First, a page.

Filipinos’ increased interest in gardening amid quarantine was brought up after government authorities on Monday seized several carnivorous plants shipped to the country.
Officers from the Bureau of Customs (BOC) at the Ninoy Aquino International Airport and the Department of Environment and Natural Resources (DENR) discovered 276 carnivorous plants at the Paircargo Warehouse in Pasay which were from the Netherlands.
They were illegally imported to the Philippines without the required Sanitary and Phytosanitary Import Clearance and a CITES permit from DENR.
CITES refers to the Convention on International Trade in Endangered Species of Wild Fauna and Flora. It is an international agreement among governments ensuring that international trade in specimens of wild animals and plants does not threaten their survival.
BOC said that the carnivorous plants were identified as Drosera, Nepenthes, Dionaea, Sarracenia, Pinguicula, and Cephalotus.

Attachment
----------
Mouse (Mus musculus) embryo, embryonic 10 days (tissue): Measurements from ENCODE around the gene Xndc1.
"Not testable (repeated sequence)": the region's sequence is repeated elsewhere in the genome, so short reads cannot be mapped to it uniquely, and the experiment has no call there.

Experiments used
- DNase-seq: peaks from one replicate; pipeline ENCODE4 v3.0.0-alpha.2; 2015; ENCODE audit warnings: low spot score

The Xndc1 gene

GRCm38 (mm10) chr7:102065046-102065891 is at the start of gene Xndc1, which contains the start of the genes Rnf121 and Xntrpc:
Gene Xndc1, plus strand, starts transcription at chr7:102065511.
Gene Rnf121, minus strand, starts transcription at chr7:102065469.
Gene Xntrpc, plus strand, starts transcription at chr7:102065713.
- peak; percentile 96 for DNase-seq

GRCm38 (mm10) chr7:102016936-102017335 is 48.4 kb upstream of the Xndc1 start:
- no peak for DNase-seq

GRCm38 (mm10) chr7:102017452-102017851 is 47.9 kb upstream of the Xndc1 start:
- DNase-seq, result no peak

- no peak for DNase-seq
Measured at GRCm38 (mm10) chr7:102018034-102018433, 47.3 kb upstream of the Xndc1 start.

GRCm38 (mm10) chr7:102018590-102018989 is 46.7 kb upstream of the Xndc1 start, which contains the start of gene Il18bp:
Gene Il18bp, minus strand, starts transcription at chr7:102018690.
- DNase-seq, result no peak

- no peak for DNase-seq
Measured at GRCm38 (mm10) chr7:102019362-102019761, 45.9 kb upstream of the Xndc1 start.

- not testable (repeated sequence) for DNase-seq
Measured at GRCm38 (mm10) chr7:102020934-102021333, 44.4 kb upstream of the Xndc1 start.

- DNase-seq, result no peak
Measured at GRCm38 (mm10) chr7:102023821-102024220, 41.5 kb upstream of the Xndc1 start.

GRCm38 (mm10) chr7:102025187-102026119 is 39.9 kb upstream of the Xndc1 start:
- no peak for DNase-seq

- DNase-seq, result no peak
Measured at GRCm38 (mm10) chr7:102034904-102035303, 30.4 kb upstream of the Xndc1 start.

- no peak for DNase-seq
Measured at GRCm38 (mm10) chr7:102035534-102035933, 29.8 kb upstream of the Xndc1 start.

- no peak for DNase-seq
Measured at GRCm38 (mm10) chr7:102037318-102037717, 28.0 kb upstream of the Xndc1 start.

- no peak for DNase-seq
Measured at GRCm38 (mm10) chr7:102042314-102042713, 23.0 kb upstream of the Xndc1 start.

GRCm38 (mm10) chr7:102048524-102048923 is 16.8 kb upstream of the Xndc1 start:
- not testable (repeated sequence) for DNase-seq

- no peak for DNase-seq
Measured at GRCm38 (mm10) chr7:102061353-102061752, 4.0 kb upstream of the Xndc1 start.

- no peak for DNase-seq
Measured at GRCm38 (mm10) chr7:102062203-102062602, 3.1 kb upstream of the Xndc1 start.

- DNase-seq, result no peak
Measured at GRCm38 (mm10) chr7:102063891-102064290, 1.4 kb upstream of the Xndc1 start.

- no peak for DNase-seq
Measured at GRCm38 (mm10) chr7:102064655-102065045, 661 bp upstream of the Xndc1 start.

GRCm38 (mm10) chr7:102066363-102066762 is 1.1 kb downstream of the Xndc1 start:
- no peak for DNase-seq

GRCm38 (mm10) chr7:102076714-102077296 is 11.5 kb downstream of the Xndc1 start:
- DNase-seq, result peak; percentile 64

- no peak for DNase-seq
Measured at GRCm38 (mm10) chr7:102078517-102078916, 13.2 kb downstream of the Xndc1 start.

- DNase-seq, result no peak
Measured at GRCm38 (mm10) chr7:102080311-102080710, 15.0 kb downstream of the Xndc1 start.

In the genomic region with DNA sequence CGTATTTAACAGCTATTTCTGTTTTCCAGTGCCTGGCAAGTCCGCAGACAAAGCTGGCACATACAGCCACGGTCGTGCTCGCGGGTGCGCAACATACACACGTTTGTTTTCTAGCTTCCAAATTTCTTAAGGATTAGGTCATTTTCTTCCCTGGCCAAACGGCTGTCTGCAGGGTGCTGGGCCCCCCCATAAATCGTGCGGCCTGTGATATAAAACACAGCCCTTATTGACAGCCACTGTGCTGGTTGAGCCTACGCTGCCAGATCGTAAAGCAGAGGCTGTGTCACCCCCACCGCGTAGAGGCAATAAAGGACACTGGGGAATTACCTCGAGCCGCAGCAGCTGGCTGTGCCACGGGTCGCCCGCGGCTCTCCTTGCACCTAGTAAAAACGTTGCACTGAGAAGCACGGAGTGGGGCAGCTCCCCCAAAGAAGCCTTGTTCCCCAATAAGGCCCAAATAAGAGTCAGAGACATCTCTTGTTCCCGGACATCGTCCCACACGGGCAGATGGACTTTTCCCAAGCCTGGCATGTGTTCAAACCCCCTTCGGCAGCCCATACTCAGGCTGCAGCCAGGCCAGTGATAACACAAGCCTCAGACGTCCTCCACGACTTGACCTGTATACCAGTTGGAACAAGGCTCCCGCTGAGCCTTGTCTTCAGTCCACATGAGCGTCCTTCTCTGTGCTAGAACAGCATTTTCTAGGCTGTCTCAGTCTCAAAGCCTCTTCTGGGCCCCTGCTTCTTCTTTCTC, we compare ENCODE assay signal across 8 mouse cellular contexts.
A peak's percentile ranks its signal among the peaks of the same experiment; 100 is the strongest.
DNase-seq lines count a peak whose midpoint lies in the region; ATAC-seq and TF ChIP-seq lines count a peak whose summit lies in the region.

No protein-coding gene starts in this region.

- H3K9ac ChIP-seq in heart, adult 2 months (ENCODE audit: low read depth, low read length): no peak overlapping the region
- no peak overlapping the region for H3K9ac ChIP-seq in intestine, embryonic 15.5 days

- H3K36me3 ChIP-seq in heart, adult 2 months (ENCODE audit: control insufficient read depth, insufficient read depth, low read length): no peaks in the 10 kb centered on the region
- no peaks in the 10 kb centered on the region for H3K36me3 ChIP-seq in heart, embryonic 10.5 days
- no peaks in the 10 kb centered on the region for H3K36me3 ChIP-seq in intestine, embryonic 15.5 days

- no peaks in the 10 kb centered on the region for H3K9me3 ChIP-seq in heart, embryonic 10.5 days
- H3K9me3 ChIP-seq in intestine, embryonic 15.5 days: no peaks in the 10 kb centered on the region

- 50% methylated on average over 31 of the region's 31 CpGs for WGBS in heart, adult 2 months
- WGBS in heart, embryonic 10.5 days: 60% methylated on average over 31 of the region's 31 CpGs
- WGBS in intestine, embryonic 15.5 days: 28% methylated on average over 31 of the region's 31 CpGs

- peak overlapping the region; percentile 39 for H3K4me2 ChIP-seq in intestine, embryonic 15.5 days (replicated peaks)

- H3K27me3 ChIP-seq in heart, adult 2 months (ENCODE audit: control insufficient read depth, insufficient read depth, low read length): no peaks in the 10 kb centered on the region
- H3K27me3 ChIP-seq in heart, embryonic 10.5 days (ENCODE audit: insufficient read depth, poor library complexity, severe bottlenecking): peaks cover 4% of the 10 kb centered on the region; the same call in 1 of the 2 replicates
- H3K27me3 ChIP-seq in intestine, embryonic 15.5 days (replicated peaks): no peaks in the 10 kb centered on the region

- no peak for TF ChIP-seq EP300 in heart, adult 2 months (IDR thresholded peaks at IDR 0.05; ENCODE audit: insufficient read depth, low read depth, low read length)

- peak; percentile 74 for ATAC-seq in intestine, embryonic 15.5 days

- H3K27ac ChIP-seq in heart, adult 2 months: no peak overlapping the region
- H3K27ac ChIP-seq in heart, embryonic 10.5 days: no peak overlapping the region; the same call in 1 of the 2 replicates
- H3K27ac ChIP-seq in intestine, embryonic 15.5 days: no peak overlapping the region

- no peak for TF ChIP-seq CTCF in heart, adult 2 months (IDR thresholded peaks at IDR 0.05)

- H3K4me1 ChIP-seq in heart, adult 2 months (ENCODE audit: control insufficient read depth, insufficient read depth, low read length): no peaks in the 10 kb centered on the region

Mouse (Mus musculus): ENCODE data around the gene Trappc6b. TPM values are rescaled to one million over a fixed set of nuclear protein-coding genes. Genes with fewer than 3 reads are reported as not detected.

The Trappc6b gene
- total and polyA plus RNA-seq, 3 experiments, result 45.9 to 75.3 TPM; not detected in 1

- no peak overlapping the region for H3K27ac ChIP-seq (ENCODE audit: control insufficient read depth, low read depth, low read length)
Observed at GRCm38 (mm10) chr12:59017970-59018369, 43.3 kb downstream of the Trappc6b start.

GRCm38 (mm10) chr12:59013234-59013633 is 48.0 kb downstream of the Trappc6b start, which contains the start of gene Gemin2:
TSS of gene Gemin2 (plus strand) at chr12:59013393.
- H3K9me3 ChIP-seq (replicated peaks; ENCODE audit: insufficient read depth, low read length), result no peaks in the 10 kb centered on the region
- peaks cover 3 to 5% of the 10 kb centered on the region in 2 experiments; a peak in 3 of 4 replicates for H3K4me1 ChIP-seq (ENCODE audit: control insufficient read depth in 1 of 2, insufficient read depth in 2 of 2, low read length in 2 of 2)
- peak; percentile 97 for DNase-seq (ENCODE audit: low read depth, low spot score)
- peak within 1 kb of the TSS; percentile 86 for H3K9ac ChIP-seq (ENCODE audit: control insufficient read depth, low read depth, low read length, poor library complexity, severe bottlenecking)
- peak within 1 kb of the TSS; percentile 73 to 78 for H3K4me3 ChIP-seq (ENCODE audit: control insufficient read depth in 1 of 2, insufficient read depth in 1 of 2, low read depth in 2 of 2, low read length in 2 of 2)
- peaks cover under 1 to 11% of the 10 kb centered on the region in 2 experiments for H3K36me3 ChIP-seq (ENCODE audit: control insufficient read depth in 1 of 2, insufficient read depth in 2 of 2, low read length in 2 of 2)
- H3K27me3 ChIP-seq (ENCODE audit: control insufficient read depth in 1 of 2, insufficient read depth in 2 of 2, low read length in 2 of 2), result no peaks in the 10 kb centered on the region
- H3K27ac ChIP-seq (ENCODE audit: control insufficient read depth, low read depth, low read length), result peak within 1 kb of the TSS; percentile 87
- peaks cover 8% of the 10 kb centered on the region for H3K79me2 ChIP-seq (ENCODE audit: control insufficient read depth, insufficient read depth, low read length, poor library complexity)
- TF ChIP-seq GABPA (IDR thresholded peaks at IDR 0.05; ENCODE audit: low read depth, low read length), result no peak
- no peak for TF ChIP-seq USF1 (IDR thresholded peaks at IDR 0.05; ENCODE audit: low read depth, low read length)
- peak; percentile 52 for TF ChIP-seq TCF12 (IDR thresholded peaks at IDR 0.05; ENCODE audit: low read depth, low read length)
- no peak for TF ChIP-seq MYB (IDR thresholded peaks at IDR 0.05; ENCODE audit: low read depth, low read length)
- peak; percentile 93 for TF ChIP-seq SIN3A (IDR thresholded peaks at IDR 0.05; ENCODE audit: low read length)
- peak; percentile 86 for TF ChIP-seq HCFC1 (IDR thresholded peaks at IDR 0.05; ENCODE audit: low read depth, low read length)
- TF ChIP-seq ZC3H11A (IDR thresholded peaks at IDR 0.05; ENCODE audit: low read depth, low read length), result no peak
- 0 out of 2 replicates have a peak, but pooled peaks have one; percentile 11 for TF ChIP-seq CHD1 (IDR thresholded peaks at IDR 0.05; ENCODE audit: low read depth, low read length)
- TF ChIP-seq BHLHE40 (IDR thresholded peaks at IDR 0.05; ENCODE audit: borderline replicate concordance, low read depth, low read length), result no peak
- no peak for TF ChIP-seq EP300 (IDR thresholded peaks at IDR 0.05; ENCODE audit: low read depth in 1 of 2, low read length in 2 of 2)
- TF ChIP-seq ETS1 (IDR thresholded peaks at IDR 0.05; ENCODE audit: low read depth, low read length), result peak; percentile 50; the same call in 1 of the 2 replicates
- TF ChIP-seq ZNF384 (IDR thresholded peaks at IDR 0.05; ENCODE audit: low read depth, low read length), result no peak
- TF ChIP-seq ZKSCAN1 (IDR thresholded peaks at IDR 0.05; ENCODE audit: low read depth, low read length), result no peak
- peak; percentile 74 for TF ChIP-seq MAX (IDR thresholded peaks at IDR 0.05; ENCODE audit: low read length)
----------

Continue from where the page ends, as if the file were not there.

It has an estimated total value of P150,000.
Carnivorous plants have been globally declared as critically endangered and are among the world’s rarest and most endangered plants.
Collecting and trading these insect-eating plants are restricted under Republic Act 9147, also known as the Philippine Wildlife Resources Conservation and Protection Act.
Following the reported interception of the carnivorous plants, some Filipinos recalled plant enthusiasts who have grown in number due to the increased interest in gardening amid quarantine.
“May mga plantitos and plantitas bang interesado sa ganyan?” a Twitter user commented in response to the report.
The ongoing community quarantine and lockdown in different parts of the country have fostered Filipinos to develop various hobbies such as indoor gardening, especially during the early months of the COVID-19 pandemic.
Homebound individuals resorted to sprucing up their living spaces with greens to occupy themselves as the government regulate mobility in a bid to reduce the transmission of the virus.
Among those who have joined the indoor gardening trend include celebrities like Kathryn Bernardo, Bea Alonzo, Gabbi Garcia, Heart Evangelista and Pauleen Luna.
The increased interest in the hobby previously prompted DENR to caution Filipinos against purchasing plants that are considered exotic and said that it is plant poaching.